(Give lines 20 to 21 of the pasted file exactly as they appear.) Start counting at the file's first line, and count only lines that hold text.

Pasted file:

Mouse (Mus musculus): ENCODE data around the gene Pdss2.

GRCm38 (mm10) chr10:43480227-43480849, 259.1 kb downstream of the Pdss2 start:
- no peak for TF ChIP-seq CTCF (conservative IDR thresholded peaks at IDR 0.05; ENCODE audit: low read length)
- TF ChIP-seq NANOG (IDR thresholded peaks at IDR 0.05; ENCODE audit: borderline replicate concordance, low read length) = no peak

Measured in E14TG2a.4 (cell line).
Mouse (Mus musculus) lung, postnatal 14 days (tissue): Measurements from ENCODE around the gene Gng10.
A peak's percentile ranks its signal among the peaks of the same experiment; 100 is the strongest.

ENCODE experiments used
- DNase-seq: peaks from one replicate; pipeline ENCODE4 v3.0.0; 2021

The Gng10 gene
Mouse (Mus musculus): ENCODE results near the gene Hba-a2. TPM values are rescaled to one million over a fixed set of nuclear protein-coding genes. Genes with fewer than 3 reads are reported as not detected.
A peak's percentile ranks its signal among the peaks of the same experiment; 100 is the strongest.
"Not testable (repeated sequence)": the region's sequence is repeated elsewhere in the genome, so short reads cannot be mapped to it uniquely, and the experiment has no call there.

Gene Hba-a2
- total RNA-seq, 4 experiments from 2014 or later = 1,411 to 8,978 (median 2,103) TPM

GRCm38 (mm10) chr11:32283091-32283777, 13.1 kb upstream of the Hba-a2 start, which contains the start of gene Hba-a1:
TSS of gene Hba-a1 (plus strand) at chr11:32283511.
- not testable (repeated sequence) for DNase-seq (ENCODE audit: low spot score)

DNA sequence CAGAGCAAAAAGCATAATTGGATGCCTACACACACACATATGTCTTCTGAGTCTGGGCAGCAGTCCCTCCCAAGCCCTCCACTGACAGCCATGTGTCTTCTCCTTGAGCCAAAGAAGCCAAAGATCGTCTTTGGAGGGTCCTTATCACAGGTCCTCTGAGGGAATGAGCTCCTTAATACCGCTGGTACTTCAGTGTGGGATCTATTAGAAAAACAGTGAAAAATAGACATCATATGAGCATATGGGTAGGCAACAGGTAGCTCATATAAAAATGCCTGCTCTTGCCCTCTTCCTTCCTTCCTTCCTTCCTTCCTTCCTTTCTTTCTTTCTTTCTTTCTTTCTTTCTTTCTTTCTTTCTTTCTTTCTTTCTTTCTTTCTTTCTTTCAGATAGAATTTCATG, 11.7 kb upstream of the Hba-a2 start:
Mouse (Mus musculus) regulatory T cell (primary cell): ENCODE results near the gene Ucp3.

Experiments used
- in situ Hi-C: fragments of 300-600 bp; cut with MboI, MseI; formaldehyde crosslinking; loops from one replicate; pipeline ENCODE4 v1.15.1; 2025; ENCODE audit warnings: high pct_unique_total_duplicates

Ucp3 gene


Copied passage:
Mouse (Mus musculus) regulatory T cell (primary cell): ENCODE results near the gene Ucp3.

Experiments used